For the second year in a row, a team from Oceanside High School West has won the state title in a science, technology, engineering and math competition called eCybermission

The ninth-grade team members researched, designed, and constructed an experiment to propose a solution to a real problem to benefit the community.

Team members are: leader Emmanuel Tung, Nathan Hersom, Hunter Dinsmore, and Ryan Lawrence. They each received a $1,000 in U.S. Savings Bonds per member per year.

eCybermission is a web-based Science, Technology, Engineering and Mathematics competition for sixth- through ninth-grade teams.

Oceanside West's eCybermission team chose to investigate the problem of polluted runoff from Maine paper mills getting into lakes and rivers.

"We designed and constructed a scale model of a device that would purify the runoff while generating hydro-energy simultaneously. First, our attempt to visit an active paper mill was unsuccessful, so we conducted extensive background research, including government resources. After inquiring about the context-relevant pollutants and different hydro-electric generators, we came up with the design for our hydro-electric motor to generate as much energy as possible and found the best way to filter out as much pollutants as we could in as little time as possible," students explained in a news release.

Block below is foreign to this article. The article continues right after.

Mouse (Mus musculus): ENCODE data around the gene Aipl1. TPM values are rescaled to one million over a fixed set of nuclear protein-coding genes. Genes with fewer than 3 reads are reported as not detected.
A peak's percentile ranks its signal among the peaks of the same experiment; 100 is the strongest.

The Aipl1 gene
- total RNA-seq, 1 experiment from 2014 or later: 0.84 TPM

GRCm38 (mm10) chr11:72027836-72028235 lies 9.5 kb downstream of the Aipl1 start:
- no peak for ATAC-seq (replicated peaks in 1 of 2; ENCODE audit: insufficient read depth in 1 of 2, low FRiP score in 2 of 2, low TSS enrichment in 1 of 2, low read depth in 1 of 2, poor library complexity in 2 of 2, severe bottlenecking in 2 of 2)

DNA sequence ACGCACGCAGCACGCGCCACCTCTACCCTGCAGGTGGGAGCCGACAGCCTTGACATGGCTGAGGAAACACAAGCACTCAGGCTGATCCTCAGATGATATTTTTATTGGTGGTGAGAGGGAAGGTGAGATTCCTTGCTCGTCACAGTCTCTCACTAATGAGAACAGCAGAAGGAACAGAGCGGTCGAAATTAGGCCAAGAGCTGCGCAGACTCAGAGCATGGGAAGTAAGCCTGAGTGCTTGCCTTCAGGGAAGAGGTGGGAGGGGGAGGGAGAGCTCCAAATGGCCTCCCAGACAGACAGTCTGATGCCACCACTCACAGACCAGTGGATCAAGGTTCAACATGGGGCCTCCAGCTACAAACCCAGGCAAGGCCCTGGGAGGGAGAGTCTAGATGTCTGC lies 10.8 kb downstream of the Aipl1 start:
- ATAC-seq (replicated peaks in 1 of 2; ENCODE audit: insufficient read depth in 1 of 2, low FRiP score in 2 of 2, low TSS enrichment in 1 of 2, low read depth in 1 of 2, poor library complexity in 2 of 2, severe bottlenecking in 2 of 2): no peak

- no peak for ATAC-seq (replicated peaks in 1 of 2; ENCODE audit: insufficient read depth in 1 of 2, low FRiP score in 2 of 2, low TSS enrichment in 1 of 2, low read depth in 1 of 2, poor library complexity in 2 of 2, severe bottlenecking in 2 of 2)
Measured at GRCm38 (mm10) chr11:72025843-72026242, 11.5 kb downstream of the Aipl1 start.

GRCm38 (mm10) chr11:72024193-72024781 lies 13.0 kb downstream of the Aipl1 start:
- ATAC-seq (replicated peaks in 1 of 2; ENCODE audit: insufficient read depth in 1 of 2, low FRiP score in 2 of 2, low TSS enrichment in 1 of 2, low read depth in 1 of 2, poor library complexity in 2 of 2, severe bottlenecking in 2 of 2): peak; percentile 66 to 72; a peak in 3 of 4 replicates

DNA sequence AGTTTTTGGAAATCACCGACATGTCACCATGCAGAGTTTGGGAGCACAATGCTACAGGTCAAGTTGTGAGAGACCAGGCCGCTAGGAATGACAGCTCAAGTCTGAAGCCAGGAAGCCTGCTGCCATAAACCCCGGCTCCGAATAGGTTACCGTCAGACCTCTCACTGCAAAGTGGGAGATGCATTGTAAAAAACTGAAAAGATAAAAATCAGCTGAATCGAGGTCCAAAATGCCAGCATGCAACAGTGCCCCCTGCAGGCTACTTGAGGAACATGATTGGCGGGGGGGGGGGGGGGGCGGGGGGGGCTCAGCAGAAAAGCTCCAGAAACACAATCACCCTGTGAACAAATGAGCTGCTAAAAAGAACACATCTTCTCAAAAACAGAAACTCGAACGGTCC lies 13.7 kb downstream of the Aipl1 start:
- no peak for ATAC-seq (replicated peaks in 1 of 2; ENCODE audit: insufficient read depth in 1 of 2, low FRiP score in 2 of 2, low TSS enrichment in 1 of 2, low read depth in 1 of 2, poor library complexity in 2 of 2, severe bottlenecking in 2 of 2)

"Our experimental process began with constructing our scale filtration system/hydro-energy generator to start testing. Once constructed, we poured water with dirt (to represent pollutants) down the prototype and measured how much power was generated as well as how much dirt was filtered from the water. We repeated this test several times to perfect our design, and we collected/analyzed this data. Our small scale results looked very promising, but this design may have to be further tested to be ready for commercial use. The next step in this process would be to test/optimize a full-scale design under true conditions, and after positive results, implement it in Maine paper mills."

Last year's winning project was related to ocean acidification and the shellfish industry.